Our whole role in life is to give you something you didn’t know you wanted and then, once you get it, you can’t imagine your life without it.
Last November, I launched my most recent Reader Survey. This is the fourth year I have gone through this exercise. I have benefited enormously each time. Ultimately, I think it also benefits you, because it helps me improve the content I create, whether on this blog, my podcast, or elsewhere.
More than twenty-eight hundred people participated in the survey—almost double the number that took my last one. This was particularly surprising given the fact that I asked almost twice the number of questions (fifty-three as compared to thirty).
Over the last few months, I have had three young leaders come to me for advice on hiring and firing. In each case, they had made a big mistake in recruiting the wrong person. They were trying to remedy the situation and avoid it happening again.
I have made my share of hiring mistakes, too. I know how painful they can be. They were always very expensive and emotionally draining. Instead of focusing on the work at hand, they distracted me and kept my business from moving forward.
In a Commencement Address at Stanford University, Steve Jobs said,
Remembering that I’ll be dead soon is the most important tool I’ve ever encountered to help me make the big choices in life. Because almost everything—all external expectations, all pride, all fear of embarrassment or failure—these things just fall away in the face of death, leaving only what is truly important.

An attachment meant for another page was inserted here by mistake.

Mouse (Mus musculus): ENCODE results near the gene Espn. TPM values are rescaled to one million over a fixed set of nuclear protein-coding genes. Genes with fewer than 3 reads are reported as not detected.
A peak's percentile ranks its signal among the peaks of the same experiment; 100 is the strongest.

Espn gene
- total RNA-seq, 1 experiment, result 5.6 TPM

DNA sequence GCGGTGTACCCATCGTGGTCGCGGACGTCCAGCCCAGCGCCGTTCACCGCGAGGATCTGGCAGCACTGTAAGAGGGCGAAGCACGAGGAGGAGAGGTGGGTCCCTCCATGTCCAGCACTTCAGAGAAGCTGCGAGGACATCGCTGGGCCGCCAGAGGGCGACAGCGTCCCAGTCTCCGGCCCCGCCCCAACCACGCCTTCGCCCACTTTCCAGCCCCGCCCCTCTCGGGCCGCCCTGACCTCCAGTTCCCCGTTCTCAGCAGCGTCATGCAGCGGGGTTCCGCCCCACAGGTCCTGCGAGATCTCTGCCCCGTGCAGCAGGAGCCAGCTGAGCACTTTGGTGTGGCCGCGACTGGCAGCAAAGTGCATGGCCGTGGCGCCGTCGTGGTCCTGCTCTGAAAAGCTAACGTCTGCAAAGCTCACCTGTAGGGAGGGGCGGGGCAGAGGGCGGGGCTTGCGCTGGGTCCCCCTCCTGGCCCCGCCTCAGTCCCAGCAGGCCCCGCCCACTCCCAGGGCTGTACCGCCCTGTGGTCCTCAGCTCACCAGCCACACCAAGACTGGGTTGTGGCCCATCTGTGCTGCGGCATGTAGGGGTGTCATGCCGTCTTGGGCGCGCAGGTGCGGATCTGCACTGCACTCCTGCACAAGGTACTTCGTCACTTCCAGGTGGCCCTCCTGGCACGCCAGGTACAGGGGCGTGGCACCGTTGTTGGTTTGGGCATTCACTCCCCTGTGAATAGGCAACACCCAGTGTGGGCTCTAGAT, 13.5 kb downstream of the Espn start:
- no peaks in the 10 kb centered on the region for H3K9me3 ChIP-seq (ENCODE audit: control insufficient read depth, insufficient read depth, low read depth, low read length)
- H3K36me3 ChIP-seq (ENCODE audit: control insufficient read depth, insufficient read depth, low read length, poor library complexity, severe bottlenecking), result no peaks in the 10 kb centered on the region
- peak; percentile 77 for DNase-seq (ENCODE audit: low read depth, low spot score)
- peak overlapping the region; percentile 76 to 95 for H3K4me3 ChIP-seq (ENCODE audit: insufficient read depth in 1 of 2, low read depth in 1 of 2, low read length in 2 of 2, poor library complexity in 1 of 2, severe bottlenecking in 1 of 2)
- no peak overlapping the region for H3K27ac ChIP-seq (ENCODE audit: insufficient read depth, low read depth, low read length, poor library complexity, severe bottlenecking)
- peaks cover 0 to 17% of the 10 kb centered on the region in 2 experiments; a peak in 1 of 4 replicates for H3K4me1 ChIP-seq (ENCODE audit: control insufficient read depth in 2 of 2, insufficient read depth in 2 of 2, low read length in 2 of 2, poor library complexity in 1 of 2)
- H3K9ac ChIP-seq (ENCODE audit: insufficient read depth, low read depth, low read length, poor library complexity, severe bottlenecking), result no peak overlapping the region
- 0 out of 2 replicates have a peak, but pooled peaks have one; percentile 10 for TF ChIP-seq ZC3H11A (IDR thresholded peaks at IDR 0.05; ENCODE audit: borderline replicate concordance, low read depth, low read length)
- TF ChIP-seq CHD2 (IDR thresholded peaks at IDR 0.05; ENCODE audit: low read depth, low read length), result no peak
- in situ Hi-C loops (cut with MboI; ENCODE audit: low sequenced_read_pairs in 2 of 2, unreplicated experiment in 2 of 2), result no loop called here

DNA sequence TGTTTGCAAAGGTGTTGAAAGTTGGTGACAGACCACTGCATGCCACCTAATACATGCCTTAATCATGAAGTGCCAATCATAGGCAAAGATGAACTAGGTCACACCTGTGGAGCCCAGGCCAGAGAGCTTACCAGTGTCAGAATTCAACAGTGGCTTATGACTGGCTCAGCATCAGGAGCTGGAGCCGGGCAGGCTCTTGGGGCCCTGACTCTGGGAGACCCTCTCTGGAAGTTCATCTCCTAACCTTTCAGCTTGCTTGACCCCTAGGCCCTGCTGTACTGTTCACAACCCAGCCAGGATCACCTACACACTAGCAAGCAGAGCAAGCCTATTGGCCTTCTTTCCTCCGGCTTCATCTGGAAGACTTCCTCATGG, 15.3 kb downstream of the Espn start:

Ric Elias was a passenger on flight 1579, the plane that crash-landed in the Hudson River in New York in January 2009. What went through his mind as the doomed plane went down? In this short five-minute speech, he shares how facing his own death gave him a new perspective on life. It’s well worth watching. (Thanks to Darrell Vesterfelt at the Storyline Blog for sharing this.)
Great conversations are a balance of give and take like a ping pong match. You wait for the ball to come over the net, then you hit it back to the person on the other side. Then you do it all over again—and on it goes.
This is an essential leadership skill and one that can be learned with a little practice.
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Several years ago, when I was the CEO of Thomas Nelson Publishers, I was presiding over our monthly business review meeting. One by one, each of our divisional managers would appear before the executive team and review their operating results for the previous month.
At the first break, one of my business consultants who was attending pulled me aside.
“Are you angry at someone?”
“No,” I said, somewhat surprised.
“Stop looking for your next big opportunity. Give everything you got to the one you have right now.”
January 29, 2014
The key to keeping your team aligned in the midst of change or chaos is communication. Unfortunately, most leaders are not intentional about this. They either don’t communicate or don’t have a plan for rolling their message out. The result is that people are left to create their own narrative about what is happening.
If you are going to be an effective leader, you must be deliberate in keeping your team informed. If you don’t, you will create a tremendous amount of “sideways energy” as people speculate and come to the wrong conclusion.